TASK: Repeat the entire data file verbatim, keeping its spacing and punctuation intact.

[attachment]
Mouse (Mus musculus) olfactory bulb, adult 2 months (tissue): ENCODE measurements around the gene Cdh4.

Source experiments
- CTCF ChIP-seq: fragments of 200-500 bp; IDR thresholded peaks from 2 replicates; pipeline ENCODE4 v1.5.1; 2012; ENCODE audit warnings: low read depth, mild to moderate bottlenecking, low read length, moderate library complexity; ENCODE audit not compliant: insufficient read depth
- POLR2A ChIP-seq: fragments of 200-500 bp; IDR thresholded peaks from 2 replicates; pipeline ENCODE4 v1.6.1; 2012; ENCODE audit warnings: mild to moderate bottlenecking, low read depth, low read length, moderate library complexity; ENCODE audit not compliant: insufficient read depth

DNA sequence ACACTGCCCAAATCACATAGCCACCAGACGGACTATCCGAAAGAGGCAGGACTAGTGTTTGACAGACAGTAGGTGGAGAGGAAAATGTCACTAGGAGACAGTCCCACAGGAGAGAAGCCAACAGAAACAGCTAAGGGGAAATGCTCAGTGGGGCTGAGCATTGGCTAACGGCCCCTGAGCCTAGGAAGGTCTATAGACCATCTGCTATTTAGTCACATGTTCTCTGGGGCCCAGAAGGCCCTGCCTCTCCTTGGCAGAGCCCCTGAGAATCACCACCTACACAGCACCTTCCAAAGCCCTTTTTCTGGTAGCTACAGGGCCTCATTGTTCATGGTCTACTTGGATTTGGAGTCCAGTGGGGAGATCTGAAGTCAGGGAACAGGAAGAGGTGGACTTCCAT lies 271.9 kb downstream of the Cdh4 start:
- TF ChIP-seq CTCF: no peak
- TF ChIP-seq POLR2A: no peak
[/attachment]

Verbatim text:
Mouse (Mus musculus) olfactory bulb, adult 2 months (tissue): ENCODE measurements around the gene Cdh4.

Source experiments
- CTCF ChIP-seq: fragments of 200-500 bp; IDR thresholded peaks from 2 replicates; pipeline ENCODE4 v1.5.1; 2012; ENCODE audit warnings: low read depth, mild to moderate bottlenecking, low read length, moderate library complexity; ENCODE audit not compliant: insufficient read depth
- POLR2A ChIP-seq: fragments of 200-500 bp; IDR thresholded peaks from 2 replicates; pipeline ENCODE4 v1.6.1; 2012; ENCODE audit warnings: mild to moderate bottlenecking, low read depth, low read length, moderate library complexity; ENCODE audit not compliant: insufficient read depth

DNA sequence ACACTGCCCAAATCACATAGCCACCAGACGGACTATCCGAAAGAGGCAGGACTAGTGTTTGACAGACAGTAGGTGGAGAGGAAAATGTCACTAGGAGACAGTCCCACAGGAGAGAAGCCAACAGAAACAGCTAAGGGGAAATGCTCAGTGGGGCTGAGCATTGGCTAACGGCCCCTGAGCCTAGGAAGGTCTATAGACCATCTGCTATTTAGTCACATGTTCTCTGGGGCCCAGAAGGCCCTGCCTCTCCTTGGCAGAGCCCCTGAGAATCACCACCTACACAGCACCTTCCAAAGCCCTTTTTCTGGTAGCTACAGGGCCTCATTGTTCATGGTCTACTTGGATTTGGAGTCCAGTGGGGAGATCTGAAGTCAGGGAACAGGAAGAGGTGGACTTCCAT lies 271.9 kb downstream of the Cdh4 start:
- TF ChIP-seq CTCF: no peak
- TF ChIP-seq POLR2A: no peak